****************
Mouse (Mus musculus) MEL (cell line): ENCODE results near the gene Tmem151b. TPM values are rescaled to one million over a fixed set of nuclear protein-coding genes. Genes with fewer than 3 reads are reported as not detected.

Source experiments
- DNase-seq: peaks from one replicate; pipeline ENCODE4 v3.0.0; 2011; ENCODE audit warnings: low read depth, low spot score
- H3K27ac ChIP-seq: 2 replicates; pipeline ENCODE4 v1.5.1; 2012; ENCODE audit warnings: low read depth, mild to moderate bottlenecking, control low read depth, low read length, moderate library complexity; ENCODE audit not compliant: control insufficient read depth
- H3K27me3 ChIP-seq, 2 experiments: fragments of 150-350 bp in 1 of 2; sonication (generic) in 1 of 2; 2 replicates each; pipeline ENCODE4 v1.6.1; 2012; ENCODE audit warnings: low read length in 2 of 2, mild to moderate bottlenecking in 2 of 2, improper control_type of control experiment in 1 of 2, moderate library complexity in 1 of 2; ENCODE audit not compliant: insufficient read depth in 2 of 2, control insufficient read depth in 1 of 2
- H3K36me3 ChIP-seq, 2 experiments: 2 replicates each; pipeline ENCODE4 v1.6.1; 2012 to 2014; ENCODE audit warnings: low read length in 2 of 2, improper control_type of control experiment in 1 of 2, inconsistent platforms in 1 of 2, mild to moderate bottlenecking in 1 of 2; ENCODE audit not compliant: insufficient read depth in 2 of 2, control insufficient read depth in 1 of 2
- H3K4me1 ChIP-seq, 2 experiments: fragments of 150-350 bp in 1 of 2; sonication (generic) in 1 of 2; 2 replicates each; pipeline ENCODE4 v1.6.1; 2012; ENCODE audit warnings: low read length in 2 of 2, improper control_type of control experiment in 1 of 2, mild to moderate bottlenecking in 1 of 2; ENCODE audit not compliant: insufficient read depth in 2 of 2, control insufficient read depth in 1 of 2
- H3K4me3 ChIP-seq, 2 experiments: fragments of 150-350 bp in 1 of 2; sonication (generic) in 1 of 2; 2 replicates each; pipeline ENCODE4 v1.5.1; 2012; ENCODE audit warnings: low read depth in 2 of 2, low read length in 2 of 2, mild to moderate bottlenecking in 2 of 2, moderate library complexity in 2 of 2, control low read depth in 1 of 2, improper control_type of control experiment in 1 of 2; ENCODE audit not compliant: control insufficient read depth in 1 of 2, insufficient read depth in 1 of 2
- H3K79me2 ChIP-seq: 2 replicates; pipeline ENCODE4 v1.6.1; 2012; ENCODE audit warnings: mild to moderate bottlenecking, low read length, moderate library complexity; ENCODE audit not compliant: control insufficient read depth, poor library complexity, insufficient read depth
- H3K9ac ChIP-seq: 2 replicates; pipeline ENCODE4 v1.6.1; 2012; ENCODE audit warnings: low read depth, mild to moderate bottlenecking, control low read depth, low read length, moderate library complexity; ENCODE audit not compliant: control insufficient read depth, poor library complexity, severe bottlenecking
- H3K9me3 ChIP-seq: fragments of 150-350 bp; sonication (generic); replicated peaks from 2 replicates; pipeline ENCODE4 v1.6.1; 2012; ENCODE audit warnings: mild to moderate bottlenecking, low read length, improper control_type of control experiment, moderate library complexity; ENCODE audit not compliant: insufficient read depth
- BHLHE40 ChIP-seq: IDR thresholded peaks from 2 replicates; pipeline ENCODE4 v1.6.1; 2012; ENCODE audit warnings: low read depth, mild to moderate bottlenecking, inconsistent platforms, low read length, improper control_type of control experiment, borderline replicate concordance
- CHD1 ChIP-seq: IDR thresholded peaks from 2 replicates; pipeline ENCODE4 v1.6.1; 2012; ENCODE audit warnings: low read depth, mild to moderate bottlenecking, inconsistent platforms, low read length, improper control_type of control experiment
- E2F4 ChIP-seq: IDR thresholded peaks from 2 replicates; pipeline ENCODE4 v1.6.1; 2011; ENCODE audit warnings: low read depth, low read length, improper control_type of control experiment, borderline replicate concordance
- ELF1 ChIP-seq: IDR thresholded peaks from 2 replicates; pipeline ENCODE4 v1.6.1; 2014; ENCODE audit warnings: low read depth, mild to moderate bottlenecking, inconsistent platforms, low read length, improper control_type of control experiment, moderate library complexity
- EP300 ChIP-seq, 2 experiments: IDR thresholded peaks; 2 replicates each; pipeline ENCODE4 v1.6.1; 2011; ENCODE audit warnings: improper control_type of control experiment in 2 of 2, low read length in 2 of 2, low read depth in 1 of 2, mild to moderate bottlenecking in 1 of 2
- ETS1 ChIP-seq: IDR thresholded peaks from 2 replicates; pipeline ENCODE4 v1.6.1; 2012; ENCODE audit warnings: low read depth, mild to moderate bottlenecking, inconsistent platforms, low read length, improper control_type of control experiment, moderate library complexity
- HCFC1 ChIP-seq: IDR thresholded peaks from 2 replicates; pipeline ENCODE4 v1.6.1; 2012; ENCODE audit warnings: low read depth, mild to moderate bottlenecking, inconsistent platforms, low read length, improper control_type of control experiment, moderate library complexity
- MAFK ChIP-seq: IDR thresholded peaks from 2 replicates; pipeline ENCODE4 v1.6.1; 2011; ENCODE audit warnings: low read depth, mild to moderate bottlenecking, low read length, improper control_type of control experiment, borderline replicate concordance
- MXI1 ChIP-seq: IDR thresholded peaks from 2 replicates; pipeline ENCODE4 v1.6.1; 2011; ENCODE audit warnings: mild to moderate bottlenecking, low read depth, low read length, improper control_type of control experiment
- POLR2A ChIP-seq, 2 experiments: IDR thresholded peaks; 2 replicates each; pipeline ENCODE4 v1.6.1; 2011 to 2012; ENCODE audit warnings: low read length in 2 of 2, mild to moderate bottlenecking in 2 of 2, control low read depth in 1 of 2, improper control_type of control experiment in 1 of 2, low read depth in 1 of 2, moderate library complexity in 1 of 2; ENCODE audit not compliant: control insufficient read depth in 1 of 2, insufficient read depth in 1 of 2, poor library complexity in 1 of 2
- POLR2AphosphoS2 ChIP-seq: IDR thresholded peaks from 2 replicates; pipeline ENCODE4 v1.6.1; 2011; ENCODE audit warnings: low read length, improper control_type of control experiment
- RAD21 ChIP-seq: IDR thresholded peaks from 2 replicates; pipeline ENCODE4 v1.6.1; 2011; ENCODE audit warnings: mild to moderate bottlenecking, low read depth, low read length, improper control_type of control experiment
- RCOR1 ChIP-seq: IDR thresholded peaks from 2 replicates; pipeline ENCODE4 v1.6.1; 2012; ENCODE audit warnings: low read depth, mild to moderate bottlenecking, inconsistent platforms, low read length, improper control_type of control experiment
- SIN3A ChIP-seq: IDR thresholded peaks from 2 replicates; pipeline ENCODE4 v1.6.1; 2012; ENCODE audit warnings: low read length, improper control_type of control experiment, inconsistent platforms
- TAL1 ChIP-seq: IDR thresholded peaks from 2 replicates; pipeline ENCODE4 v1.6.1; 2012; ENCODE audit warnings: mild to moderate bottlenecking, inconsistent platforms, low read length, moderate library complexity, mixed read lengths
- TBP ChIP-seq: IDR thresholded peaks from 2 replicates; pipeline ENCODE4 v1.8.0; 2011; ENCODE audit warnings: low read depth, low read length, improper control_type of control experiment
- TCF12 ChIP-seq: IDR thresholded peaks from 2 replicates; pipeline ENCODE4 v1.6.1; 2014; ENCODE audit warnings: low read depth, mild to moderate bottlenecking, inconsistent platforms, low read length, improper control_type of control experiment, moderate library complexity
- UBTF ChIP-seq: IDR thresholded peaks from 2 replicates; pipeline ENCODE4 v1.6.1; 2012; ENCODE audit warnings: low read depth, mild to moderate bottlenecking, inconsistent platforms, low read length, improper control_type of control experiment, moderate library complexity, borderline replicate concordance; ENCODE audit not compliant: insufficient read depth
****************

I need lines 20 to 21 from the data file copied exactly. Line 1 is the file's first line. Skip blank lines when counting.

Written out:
- MXI1 ChIP-seq: IDR thresholded peaks from 2 replicates; pipeline ENCODE4 v1.6.1; 2011; ENCODE audit warnings: mild to moderate bottlenecking, low read depth, low read length, improper control_type of control experiment
- POLR2A ChIP-seq, 2 experiments: IDR thresholded peaks; 2 replicates each; pipeline ENCODE4 v1.6.1; 2011 to 2012; ENCODE audit warnings: low read length in 2 of 2, mild to moderate bottlenecking in 2 of 2, control low read depth in 1 of 2, improper control_type of control experiment in 1 of 2, low read depth in 1 of 2, moderate library complexity in 1 of 2; ENCODE audit not compliant: control insufficient read depth in 1 of 2, insufficient read depth in 1 of 2, poor library complexity in 1 of 2